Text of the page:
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building energy software - parasol

building energy software - parasol

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  • The orientation is important for calculation of transmittance propertiesWhen the orientation is 180 deg the ext. wall faces south.
  • g-value -- the sum of primary transmittance (T-value) and secondary transmittance. The secondary transmittance is the ratio between solar insolation and the part of the solar energy absorbed in the window/solar shade materials, which reaches the room through heat transport.  
  • T-value -- primary solar energy transmittance. The ratio between the transmitted insolation through the window/sunshade system and the insolation

Transcript

  • 1. Solar protection inbuildings using PARASOL(BEA software) By ANIRUDH B ME Energy
  • 2. IntroductionParasol can produce the following results:Primary and total solar transmittance for the sunshade and the window for each month during a year.Daily values of cooling and heating demand, and the maximum cooling and heating input over the year.Duration diagrams for indoor temperatures and cooling and heating load.Duration diagram for operative room temperatures.Daily values of primary transmitted solar radiation.Design days for heating and cooling.Monthly and annual values of energy use for pre-heating and pre-cooling of the inlet air.Monthly and annual values of electricity output when a sunshade of type PV screen is used.
  • 3. Comparison of two different window structures and sun shades1.Solar protection simulation using single pane window andawning sunshade:Geometry of the room:
  • 4. Comparison of two different window structures and sun shades1.Solar protection simulation using single pane window andawning sunshade:Window embrasure andframe:
  • 5. Comparison of two different window structures1.Solar protection simulation using double pane window andawning sunshade:Site and orientation:
  • 6. Comparison of two different window structures1.Solar protection simulation using single pane window andawning sunshade:Walls construction:
  • 7. Window type:
  • 8. External Sunshade: Awning
  • 9. Interpane Sunshade: Venetian blind
  • 10. Internal Sunshade: Pleated curtain
  • 11. Solar Transmittance Simulation: Double pane window withawning sunshade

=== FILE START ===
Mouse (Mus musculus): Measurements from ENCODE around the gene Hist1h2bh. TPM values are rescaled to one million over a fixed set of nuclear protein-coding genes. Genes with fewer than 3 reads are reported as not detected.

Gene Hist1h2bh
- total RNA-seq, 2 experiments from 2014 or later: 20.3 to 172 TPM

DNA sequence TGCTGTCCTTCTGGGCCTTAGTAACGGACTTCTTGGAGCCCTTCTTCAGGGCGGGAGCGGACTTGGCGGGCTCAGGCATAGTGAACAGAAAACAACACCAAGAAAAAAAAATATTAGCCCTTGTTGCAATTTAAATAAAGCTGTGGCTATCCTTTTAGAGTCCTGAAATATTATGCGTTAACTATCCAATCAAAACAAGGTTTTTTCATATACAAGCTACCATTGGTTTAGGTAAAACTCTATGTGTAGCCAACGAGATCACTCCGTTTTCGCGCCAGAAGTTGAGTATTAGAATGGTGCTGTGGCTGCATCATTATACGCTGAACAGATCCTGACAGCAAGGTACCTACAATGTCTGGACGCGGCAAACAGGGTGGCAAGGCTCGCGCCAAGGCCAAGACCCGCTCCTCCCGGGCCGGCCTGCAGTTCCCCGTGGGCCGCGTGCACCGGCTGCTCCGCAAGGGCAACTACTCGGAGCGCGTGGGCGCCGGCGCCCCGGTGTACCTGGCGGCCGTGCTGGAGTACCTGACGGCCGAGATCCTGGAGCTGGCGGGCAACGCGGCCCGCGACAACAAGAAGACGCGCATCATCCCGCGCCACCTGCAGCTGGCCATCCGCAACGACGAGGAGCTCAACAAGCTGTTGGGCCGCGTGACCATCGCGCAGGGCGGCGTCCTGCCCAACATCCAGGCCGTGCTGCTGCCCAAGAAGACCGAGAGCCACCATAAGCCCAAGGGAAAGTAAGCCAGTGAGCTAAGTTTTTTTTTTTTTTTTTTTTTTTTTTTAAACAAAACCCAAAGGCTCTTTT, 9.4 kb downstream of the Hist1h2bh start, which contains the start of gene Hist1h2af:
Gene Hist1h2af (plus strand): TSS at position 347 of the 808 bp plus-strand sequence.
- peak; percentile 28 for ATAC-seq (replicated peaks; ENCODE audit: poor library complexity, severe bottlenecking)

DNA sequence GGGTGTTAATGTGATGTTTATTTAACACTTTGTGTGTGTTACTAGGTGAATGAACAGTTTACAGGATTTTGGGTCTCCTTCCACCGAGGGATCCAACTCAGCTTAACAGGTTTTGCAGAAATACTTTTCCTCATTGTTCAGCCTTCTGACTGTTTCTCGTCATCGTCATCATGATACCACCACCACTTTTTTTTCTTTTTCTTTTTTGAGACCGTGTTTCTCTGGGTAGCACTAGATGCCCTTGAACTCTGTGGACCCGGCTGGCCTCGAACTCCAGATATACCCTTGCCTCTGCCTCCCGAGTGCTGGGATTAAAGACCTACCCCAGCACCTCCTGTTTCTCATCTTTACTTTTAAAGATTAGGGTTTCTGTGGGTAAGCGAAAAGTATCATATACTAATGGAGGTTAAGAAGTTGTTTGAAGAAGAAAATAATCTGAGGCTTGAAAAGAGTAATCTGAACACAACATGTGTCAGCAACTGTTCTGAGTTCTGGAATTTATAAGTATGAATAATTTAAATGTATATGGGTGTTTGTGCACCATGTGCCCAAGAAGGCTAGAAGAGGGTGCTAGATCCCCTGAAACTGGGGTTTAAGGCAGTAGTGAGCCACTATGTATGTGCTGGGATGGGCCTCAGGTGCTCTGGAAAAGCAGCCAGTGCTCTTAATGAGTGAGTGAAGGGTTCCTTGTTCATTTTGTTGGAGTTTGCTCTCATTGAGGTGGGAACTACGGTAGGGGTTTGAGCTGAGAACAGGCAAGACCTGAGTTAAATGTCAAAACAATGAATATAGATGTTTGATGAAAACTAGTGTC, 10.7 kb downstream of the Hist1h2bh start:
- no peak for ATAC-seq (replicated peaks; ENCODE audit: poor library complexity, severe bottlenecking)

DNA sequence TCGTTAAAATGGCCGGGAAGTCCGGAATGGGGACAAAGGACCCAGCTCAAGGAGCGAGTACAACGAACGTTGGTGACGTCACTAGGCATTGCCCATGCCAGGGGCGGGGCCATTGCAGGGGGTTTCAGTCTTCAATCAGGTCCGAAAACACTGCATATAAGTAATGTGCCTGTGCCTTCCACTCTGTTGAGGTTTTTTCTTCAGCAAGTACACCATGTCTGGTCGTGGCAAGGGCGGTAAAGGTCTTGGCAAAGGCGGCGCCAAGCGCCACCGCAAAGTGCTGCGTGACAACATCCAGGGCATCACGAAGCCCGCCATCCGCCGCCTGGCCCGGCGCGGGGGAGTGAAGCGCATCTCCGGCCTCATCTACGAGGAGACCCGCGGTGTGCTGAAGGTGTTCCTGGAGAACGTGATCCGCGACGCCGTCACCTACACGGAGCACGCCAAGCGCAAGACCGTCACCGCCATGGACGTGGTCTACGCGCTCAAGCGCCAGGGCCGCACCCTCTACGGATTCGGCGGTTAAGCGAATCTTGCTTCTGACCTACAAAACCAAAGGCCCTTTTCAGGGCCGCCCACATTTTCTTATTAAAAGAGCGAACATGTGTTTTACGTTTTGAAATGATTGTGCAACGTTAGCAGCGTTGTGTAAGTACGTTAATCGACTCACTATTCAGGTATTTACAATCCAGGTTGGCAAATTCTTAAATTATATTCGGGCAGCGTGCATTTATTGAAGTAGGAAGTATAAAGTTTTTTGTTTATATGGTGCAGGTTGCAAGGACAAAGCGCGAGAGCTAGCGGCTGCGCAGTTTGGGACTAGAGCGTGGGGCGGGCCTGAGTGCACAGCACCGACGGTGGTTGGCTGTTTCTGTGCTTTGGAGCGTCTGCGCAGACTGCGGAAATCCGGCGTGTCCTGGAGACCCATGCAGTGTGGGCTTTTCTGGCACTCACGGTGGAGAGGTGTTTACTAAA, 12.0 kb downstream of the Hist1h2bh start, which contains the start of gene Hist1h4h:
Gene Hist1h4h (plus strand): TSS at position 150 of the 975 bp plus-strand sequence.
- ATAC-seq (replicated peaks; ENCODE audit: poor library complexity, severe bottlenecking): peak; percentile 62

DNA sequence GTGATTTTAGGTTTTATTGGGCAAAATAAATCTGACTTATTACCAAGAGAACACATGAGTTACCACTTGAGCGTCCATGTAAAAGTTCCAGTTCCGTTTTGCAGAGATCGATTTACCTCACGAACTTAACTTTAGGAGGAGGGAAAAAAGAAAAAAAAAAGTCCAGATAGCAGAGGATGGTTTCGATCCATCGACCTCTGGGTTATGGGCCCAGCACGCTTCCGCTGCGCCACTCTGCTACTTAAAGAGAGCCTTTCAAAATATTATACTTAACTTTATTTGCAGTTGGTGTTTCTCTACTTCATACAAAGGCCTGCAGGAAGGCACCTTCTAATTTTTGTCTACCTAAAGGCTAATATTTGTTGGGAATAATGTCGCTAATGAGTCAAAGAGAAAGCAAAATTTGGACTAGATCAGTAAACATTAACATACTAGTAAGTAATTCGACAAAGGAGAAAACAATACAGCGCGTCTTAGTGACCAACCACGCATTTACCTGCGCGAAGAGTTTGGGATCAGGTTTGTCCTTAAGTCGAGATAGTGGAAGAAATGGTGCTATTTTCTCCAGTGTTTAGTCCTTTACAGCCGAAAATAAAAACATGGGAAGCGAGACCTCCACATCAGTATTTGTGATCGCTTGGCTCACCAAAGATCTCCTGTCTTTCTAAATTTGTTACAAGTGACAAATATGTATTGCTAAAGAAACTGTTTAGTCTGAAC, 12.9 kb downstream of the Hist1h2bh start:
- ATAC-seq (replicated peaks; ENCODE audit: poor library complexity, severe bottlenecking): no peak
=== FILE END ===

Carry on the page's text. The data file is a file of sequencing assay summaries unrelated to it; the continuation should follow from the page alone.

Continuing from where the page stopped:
• 12. Solar Transmittance Simulation: Double pane window withawning sunshade
  • 13. Energy Balance Simulation: Double pane window with awningsunshade (Energy required to keep the inlet air at 17 deg C)
  • 14. Energy Balance Simulation: Double pane window with awningsunshade ( solar insolation with and without sunshade)
  • 15. Energy Balance Simulation: Double pane window with awningsunshade ( heat and cold energy required with sunshade per day)
  • 16. Energy Balance Simulation: Double pane window withawning sunshade (design days – peak load)
  • 17. Energy Balance Simulation: Double pane window withawning sunshade (design days – outdoor temp)
  • 18. Solar transmittance Simulation: Triple pane window withawning sunshade
  • 19. Solar transmittance Simulation: Triple pane window withawning sunshade
  • 20. Energy balance Simulation: Triple pane window withawning sunshade
  • 21. Energy balance Simulation: Triple pane window withawning sunshade
  • 22. Energy balance Simulation: Triple pane window withawning sunshade
  • 23. Energy balance Simulation: Triple pane window withawning sunshade
  • 24. Energy balance Simulation: Triple pane window withawning sunshade
  • 25. Conclusion:Solar protection in buildings is simulated for two differentwindow structures and arrived with the following conclusion:The maximum cooling and heating load decreases by 9W and 36W when triple pane window is used.Therefore the cooling and heating demand also decreases accordingly.The usage of sunshades during summer conditions is a must since it reduces the energy usage by nearly 45 -50% (in both window structures)The usage of sunshades during winter conditions must be avoided since it reduces energy usage by nearly 30% (in both window structures).
  • 26. References:PARASOL V6.6 – Energy Efficiency and Renewable Energy, US department of Energy.